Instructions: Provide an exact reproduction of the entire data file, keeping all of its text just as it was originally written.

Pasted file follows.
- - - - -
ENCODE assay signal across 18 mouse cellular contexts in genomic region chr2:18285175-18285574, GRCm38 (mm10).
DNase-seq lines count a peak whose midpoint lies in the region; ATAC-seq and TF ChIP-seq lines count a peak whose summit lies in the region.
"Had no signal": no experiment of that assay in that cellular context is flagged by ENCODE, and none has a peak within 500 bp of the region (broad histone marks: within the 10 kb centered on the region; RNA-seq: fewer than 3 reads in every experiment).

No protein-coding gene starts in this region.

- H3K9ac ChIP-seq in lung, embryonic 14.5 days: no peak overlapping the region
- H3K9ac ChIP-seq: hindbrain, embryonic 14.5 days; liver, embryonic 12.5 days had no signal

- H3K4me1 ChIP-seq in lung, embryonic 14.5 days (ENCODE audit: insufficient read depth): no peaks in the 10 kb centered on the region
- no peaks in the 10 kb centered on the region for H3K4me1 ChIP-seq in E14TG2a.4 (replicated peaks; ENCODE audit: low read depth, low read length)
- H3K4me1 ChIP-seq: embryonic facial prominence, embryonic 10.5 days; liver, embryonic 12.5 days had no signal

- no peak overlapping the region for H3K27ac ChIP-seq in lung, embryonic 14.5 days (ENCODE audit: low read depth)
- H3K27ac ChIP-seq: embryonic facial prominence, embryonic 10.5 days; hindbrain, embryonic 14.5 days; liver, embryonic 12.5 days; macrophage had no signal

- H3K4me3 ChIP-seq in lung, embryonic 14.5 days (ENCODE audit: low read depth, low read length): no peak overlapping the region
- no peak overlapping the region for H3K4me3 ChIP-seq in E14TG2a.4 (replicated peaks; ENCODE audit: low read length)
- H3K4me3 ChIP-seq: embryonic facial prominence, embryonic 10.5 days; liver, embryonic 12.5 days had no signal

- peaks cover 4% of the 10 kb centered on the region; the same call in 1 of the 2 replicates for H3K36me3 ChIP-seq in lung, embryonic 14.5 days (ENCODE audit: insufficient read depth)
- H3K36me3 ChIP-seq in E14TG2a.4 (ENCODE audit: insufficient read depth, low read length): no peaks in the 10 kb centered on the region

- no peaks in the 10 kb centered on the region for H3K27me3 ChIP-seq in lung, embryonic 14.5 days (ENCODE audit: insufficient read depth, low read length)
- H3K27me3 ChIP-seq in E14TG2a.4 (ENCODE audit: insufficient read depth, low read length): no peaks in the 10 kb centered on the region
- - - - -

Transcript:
ENCODE assay signal across 18 mouse cellular contexts in genomic region chr2:18285175-18285574, GRCm38 (mm10).
DNase-seq lines count a peak whose midpoint lies in the region; ATAC-seq and TF ChIP-seq lines count a peak whose summit lies in the region.
"Had no signal": no experiment of that assay in that cellular context is flagged by ENCODE, and none has a peak within 500 bp of the region (broad histone marks: within the 10 kb centered on the region; RNA-seq: fewer than 3 reads in every experiment).

No protein-coding gene starts in this region.

- H3K9ac ChIP-seq in lung, embryonic 14.5 days: no peak overlapping the region
- H3K9ac ChIP-seq: hindbrain, embryonic 14.5 days; liver, embryonic 12.5 days had no signal

- H3K4me1 ChIP-seq in lung, embryonic 14.5 days (ENCODE audit: insufficient read depth): no peaks in the 10 kb centered on the region
- no peaks in the 10 kb centered on the region for H3K4me1 ChIP-seq in E14TG2a.4 (replicated peaks; ENCODE audit: low read depth, low read length)
- H3K4me1 ChIP-seq: embryonic facial prominence, embryonic 10.5 days; liver, embryonic 12.5 days had no signal

- no peak overlapping the region for H3K27ac ChIP-seq in lung, embryonic 14.5 days (ENCODE audit: low read depth)
- H3K27ac ChIP-seq: embryonic facial prominence, embryonic 10.5 days; hindbrain, embryonic 14.5 days; liver, embryonic 12.5 days; macrophage had no signal

- H3K4me3 ChIP-seq in lung, embryonic 14.5 days (ENCODE audit: low read depth, low read length): no peak overlapping the region
- no peak overlapping the region for H3K4me3 ChIP-seq in E14TG2a.4 (replicated peaks; ENCODE audit: low read length)
- H3K4me3 ChIP-seq: embryonic facial prominence, embryonic 10.5 days; liver, embryonic 12.5 days had no signal

- peaks cover 4% of the 10 kb centered on the region; the same call in 1 of the 2 replicates for H3K36me3 ChIP-seq in lung, embryonic 14.5 days (ENCODE audit: insufficient read depth)
- H3K36me3 ChIP-seq in E14TG2a.4 (ENCODE audit: insufficient read depth, low read length): no peaks in the 10 kb centered on the region

- no peaks in the 10 kb centered on the region for H3K27me3 ChIP-seq in lung, embryonic 14.5 days (ENCODE audit: insufficient read depth, low read length)
- H3K27me3 ChIP-seq in E14TG2a.4 (ENCODE audit: insufficient read depth, low read length): no peaks in the 10 kb centered on the region